Eggplant Lacebug

On Tuesday, while we were out working in the garden, one of the Master Gardeners noticed that the ‘White Egg’ Eggplant had some leaves that were looking a little speckled. We checked the undersides of the leaves, expecting spider mites, and this is what we found:

At first glance, it looks like a bunch of aphids with a weird fly thing hanging out with them. The bizarre part was that the winged insect didn’t fly off when the leaf was disturbed.

After some keen eyes and a little research by one of our afternoon Master Gardener Hotline workers, it was determined to be a lacebug. I looked in the Insects of Kansas book and found that there is actually an Eggplant Lacebug. It said that the adult lacebugs will hover and protect the eggs and nymphs, which is exactly what the adult lacebug appeared to be doing on our sample. Lacebugs, as Hemipterans (true bugs), feed by piercing the leaves and sucking the juice out of them, very similar to how aphids and spider mites feed.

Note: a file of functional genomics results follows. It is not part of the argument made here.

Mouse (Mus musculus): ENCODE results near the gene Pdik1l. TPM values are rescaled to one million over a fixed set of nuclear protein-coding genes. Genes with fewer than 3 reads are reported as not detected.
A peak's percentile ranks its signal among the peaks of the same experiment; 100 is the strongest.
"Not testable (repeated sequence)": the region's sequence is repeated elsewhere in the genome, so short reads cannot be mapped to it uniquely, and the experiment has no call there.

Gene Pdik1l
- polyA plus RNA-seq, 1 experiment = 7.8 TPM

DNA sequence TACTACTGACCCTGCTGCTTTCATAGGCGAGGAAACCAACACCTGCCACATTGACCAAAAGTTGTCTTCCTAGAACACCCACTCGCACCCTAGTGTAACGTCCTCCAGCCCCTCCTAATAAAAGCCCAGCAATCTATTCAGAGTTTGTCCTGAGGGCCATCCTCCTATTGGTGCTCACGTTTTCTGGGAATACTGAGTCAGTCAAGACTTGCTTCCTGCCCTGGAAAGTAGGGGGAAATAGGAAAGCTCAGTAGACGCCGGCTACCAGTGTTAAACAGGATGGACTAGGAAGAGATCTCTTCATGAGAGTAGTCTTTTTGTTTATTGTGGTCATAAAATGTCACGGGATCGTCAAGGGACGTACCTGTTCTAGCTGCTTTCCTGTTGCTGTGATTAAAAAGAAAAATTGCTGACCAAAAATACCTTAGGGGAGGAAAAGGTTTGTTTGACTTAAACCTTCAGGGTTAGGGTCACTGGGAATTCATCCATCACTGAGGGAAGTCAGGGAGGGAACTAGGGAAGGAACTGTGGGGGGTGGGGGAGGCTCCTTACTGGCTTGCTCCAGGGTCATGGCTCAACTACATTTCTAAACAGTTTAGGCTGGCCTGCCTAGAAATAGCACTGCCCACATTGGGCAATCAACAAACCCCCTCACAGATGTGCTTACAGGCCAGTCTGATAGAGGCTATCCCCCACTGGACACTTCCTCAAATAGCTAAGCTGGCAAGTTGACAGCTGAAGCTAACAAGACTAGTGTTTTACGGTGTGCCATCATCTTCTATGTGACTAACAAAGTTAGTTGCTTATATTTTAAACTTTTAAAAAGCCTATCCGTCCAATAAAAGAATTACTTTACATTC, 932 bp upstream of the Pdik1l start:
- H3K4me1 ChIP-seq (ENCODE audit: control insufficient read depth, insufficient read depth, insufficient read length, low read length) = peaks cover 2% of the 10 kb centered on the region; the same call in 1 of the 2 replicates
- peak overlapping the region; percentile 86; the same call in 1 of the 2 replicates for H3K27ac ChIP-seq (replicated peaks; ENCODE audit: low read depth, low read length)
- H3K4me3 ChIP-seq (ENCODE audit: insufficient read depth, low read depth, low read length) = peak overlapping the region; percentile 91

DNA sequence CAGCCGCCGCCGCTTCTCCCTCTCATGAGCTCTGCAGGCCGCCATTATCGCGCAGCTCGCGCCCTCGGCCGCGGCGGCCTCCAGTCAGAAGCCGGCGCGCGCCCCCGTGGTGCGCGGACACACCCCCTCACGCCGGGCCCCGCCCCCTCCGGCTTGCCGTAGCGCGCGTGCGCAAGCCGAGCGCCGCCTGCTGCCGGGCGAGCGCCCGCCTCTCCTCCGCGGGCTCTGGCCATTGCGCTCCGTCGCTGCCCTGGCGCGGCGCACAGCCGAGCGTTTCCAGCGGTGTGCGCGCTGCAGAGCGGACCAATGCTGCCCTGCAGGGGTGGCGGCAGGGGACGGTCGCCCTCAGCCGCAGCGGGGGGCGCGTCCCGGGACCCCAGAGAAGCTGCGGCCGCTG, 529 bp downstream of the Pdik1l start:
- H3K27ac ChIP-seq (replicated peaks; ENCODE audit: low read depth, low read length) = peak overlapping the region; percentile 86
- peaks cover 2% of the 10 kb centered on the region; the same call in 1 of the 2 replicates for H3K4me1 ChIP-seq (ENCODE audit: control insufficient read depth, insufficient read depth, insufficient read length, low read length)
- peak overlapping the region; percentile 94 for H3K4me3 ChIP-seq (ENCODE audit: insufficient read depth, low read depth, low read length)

The Insects in Kansas book calls these a “frequent pest of eggplant,” but it is certainly a pest I’ve never seen before!

About Rebecca

I'm a Horticulture Educator with Sedgwick County Extension, a branch of K-State Research and Extension, located in Wichita, KS. I teach about fruits, vegetables, and herbs.

Posted on July 5, 2012, in Insects Abound! and tagged , . Bookmark the permalink. Leave a comment.

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